How to Care For a Sunburned Scalp at Home, According to Dermatologists

woman tying her hair into a bun


A bad sunburn is always a pain to deal with. But when said burn is on your scalp and not, say, your shoulders, proper care can get a lot trickier. Even worse? Some store-bought remedies may do more harm than good in terms of calming the irritated and flaky skin on your head.

So, to help you effectively treat your sunburned scalp, we went straight to the experts. Dermatologists Marie Hayag, MD, and David Lortscher, MD, share their expert tips for caring for a sunburned scalp at home below.

Meet the Expert

  • Marie Hayag, MD, is a board-certified medical and cosmetic dermatologist based in New York City.
  • David Lortscher, MD, is a board-certified dermatologist and the CEO of the skincare brand Curology.
01 of 08

Try a Double-Oil Treatment

Oils are known for their miraculous skin-saving benefits; thus, their ability to calm an inflamed and irritated scalp shouldn't come as a big surprise. Our preference, validated by Hayag, is tea tree. This is the remedy you'll want to turn to if your burn induces serious flaking and itching. Not only is tea tree oil anti-inflammatory, but it's also antibacterial, antifungal, and a natural antiseptic.

To do a tea tree oil treatment, you should first fill a container three-quarters full with any oil other than tea tree (jojoba, coconut, olive, and almond are all great options). Tea tree oil is strong, so only add 10-15 drops to the container and mix it well. Next, gently massage the mixture into your hair until it's saturated—a tingling sensation is normal—and leave it on overnight. In the morning, shampoo and condition your hair thoroughly.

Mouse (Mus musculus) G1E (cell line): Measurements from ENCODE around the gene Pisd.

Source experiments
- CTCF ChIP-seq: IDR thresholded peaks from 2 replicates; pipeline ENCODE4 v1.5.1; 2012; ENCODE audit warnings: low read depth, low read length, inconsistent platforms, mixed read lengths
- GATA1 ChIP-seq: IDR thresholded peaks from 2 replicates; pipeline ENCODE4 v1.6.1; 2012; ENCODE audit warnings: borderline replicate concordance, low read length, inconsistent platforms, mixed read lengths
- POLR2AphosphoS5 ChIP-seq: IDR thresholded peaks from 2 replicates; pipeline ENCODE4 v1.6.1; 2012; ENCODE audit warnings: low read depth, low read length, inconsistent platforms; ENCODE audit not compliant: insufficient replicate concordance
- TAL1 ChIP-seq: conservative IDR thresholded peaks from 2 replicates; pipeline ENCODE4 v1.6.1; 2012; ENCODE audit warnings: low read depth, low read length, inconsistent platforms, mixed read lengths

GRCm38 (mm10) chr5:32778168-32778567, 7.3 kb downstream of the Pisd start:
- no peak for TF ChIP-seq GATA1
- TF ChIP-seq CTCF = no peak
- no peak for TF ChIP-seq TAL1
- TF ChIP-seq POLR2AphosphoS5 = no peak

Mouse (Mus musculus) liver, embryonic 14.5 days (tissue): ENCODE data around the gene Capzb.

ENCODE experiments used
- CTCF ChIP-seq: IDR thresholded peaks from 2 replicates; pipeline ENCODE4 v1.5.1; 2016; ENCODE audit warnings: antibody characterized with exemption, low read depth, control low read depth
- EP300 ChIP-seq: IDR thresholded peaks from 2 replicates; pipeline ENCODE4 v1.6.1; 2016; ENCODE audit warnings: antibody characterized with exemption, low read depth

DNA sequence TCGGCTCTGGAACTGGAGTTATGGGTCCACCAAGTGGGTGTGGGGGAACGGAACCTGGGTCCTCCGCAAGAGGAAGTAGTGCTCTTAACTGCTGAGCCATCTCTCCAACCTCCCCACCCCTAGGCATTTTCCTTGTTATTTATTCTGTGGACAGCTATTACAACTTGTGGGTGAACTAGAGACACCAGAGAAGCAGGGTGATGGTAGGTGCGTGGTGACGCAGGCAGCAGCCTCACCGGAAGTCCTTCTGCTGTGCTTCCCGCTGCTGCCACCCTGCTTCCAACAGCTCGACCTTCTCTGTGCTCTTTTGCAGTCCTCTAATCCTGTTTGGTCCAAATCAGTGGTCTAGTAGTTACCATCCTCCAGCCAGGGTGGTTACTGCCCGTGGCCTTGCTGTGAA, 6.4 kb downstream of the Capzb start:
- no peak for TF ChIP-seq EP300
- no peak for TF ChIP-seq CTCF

02 of 08

Try a Cold Milk Dip

Milk contains essential enzymes that may bond to the skin and speed up your skin's ability to heal. We recommend two percent or whole for this treatment because the fat, protein, and pH have anti-inflammatory properties that help calm the skin. Hayag approves of using milk as an at-home sunscreen treatment, though Lortscher doesn't recommend it as a total solution. "Although cold substances such as milk may provide some temporary relief, there is no known benefit beyond the soothing cool temperature," he explains.

Utilizing the soothing powers of milk is pretty simple: dip a clean washcloth into cool milk, then gently press the milk-drenched cloth against your scalp for roughly five minutes. You can repeat this up to three times in a session, but any more is overkill.

03 of 08

Do a Green Tea Rinse

Green tea naturally and effectively reduces inflammation, which makes it perfect for soothing an angry and itchy scalp. When applied as a compress or rinse, green tea can help heal irritated skin and expedite recovery. Hayag also approves of this method.